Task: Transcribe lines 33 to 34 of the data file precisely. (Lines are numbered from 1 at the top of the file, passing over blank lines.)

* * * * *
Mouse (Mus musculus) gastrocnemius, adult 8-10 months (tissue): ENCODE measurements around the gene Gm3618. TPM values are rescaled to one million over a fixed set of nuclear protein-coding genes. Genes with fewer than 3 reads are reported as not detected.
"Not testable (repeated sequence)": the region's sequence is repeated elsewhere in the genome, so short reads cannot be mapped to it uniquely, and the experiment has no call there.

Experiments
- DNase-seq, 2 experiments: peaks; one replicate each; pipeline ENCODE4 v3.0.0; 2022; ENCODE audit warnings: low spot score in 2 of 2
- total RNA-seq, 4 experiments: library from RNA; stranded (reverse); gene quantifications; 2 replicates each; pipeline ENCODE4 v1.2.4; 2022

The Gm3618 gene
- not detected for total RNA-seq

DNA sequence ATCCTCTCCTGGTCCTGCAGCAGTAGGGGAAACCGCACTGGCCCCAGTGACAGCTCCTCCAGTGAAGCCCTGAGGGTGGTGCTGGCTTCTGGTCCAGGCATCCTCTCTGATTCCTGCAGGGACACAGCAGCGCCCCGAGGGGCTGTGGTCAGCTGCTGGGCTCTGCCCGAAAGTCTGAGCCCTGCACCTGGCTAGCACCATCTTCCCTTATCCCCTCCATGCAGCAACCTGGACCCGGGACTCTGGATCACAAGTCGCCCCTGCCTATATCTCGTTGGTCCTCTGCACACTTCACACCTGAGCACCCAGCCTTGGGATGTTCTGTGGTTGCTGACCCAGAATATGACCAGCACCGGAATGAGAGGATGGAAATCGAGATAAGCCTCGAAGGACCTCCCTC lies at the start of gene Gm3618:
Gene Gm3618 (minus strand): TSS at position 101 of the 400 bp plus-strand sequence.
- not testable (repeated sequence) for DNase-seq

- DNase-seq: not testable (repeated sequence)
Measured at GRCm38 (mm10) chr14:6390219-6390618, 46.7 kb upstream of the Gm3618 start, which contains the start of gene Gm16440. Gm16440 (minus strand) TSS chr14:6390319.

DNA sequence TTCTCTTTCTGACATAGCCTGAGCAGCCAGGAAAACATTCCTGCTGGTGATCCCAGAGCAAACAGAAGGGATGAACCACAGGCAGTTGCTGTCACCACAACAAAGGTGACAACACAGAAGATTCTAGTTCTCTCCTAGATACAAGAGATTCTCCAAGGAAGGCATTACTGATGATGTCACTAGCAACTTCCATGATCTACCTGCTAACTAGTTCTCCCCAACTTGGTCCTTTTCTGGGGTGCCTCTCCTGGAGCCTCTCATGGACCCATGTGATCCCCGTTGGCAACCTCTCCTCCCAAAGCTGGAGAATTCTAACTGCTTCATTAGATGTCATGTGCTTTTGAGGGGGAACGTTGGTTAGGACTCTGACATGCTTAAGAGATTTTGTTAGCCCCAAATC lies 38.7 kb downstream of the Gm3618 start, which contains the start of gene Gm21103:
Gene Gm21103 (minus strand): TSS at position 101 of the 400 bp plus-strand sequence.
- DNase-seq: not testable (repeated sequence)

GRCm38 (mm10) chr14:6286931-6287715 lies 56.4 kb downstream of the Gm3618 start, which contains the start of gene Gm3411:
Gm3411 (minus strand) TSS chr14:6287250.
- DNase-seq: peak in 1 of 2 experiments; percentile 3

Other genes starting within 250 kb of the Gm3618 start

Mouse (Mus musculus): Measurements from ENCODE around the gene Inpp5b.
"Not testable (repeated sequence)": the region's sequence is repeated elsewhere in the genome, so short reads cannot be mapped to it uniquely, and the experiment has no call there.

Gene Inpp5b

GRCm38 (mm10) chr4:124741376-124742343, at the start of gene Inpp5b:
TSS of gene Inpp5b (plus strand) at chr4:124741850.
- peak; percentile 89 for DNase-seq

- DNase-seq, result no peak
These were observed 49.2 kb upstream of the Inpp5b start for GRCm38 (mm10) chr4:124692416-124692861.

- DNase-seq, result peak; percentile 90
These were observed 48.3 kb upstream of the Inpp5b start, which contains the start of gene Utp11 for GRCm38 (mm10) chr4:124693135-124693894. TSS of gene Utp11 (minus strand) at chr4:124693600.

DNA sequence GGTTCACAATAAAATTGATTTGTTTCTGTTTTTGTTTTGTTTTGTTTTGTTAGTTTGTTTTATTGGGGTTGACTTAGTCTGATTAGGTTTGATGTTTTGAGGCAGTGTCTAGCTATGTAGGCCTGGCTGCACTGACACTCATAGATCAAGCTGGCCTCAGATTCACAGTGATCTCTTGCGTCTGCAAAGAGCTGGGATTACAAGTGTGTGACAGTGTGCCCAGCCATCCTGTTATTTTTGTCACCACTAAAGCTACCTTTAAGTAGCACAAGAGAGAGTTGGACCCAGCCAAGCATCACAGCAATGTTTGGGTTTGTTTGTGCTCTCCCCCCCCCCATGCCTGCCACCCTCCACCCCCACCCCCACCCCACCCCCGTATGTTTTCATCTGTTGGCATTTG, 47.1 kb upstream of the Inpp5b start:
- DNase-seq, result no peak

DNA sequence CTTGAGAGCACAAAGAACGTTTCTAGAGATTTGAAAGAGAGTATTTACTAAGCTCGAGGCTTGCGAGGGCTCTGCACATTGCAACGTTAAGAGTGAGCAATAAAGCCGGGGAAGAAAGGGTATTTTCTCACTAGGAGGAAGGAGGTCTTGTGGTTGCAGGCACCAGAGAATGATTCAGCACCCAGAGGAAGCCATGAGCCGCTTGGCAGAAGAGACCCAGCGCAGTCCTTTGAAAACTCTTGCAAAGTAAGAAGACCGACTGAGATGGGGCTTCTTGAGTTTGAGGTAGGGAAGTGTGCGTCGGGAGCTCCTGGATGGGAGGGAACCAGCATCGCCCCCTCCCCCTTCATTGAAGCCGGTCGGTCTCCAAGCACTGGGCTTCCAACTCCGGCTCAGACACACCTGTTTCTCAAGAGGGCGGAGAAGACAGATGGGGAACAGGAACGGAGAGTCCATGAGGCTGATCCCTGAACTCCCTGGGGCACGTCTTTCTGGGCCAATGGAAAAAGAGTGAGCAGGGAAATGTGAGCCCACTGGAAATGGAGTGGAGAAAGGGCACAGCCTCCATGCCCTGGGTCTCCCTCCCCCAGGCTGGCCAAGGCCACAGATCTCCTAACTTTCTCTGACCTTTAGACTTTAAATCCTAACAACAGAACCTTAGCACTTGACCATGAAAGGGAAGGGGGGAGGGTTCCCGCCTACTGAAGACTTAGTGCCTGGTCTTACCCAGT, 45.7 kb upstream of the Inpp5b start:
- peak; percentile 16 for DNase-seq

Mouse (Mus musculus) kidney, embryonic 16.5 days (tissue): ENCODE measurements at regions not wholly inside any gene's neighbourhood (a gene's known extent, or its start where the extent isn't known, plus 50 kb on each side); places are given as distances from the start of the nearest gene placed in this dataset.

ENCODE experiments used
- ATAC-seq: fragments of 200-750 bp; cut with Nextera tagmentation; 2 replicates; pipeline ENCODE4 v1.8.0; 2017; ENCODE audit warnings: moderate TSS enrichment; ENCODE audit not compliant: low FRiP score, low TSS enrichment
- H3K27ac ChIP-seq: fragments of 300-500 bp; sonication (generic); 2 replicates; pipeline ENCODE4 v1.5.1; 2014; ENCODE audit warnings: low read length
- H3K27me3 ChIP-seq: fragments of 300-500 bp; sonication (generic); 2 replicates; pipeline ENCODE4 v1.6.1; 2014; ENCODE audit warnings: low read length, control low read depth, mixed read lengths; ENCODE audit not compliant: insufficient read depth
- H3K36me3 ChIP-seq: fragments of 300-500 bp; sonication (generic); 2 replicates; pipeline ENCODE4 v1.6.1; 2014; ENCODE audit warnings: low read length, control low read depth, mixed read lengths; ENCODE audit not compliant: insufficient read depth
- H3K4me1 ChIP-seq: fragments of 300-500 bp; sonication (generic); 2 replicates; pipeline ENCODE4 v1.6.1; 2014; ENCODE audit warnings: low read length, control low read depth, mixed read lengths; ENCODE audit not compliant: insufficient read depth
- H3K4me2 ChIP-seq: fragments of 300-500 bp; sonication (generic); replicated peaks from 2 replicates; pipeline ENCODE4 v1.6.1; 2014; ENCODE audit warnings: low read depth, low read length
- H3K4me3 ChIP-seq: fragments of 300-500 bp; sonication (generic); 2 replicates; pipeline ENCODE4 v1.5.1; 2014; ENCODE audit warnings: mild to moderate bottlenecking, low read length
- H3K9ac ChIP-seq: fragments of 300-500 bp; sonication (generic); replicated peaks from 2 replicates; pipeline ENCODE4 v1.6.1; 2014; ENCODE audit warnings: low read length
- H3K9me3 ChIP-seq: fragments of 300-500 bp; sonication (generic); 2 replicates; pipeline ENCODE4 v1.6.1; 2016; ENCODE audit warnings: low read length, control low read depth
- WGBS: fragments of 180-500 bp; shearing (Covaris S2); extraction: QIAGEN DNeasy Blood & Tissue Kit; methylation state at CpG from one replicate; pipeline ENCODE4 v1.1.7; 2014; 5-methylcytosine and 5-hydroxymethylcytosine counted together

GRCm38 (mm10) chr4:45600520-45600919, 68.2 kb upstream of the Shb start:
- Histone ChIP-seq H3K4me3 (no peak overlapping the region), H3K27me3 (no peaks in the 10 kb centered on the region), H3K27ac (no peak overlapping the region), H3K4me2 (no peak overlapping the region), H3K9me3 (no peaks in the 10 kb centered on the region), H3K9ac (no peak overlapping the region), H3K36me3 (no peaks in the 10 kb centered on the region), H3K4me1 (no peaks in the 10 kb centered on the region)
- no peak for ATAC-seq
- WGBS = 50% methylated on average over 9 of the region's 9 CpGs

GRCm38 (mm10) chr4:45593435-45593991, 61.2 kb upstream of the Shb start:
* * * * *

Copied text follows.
- peak; percentile 16 for DNase-seq

Mouse (Mus musculus) kidney, embryonic 16.5 days (tissue): ENCODE measurements at regions not wholly inside any gene's neighbourhood (a gene's known extent, or its start where the extent isn't known, plus 50 kb on each side); places are given as distances from the start of the nearest gene placed in this dataset.